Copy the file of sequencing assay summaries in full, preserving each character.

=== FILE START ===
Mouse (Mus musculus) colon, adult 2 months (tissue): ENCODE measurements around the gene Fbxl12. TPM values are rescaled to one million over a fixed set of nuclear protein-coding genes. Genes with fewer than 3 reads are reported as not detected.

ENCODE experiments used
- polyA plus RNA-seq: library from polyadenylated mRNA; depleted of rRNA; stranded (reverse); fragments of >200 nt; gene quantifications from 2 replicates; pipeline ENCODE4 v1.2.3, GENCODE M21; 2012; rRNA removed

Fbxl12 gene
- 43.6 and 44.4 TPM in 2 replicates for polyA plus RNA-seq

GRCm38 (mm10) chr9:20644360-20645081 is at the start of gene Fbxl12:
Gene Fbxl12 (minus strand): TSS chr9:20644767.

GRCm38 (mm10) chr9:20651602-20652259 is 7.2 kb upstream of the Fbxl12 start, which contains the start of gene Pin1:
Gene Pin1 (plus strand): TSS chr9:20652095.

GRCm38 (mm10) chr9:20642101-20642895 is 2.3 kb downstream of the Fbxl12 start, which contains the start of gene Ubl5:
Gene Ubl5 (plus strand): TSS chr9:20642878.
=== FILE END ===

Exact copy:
Mouse (Mus musculus) colon, adult 2 months (tissue): ENCODE measurements around the gene Fbxl12. TPM values are rescaled to one million over a fixed set of nuclear protein-coding genes. Genes with fewer than 3 reads are reported as not detected.

ENCODE experiments used
- polyA plus RNA-seq: library from polyadenylated mRNA; depleted of rRNA; stranded (reverse); fragments of >200 nt; gene quantifications from 2 replicates; pipeline ENCODE4 v1.2.3, GENCODE M21; 2012; rRNA removed

Fbxl12 gene
- 43.6 and 44.4 TPM in 2 replicates for polyA plus RNA-seq

GRCm38 (mm10) chr9:20644360-20645081 is at the start of gene Fbxl12:
Gene Fbxl12 (minus strand): TSS chr9:20644767.

GRCm38 (mm10) chr9:20651602-20652259 is 7.2 kb upstream of the Fbxl12 start, which contains the start of gene Pin1:
Gene Pin1 (plus strand): TSS chr9:20652095.

GRCm38 (mm10) chr9:20642101-20642895 is 2.3 kb downstream of the Fbxl12 start, which contains the start of gene Ubl5:
Gene Ubl5 (plus strand): TSS chr9:20642878.